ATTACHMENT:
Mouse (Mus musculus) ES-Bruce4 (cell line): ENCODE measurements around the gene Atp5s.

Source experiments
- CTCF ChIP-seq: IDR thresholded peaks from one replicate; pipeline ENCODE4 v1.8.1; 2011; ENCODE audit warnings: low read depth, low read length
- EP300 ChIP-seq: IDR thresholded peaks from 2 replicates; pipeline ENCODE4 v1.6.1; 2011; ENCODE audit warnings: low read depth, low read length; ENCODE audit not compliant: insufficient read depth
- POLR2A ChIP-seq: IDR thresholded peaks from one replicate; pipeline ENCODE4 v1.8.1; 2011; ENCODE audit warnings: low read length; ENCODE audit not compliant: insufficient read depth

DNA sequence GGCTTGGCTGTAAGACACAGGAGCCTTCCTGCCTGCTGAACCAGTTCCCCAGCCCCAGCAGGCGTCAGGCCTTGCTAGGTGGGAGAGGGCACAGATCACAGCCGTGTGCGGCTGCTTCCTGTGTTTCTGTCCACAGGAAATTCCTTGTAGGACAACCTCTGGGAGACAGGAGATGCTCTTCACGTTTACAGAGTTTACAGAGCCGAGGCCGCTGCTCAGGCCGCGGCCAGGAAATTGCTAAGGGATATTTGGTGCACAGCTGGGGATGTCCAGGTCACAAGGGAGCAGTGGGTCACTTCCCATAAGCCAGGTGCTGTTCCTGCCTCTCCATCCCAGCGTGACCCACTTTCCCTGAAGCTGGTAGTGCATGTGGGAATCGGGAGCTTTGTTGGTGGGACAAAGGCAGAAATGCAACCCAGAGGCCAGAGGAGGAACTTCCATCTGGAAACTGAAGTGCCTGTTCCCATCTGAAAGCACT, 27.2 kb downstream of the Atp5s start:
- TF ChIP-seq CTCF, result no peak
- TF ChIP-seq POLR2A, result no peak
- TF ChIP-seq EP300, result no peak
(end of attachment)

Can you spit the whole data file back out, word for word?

Mouse (Mus musculus) ES-Bruce4 (cell line): ENCODE measurements around the gene Atp5s.

Source experiments
- CTCF ChIP-seq: IDR thresholded peaks from one replicate; pipeline ENCODE4 v1.8.1; 2011; ENCODE audit warnings: low read depth, low read length
- EP300 ChIP-seq: IDR thresholded peaks from 2 replicates; pipeline ENCODE4 v1.6.1; 2011; ENCODE audit warnings: low read depth, low read length; ENCODE audit not compliant: insufficient read depth
- POLR2A ChIP-seq: IDR thresholded peaks from one replicate; pipeline ENCODE4 v1.8.1; 2011; ENCODE audit warnings: low read length; ENCODE audit not compliant: insufficient read depth

DNA sequence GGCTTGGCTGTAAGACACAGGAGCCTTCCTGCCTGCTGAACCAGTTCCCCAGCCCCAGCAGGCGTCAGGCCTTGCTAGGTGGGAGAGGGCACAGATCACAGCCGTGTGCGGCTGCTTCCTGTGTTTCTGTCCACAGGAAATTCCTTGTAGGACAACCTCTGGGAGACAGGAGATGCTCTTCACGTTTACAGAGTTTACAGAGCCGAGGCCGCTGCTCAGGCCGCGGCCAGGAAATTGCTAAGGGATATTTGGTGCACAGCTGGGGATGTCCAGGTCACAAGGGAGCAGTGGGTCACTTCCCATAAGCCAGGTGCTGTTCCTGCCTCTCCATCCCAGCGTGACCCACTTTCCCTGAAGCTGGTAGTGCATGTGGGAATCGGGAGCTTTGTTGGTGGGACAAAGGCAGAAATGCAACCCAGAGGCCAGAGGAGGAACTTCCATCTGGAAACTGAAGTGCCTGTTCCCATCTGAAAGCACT, 27.2 kb downstream of the Atp5s start:
- TF ChIP-seq CTCF, result no peak
- TF ChIP-seq POLR2A, result no peak
- TF ChIP-seq EP300, result no peak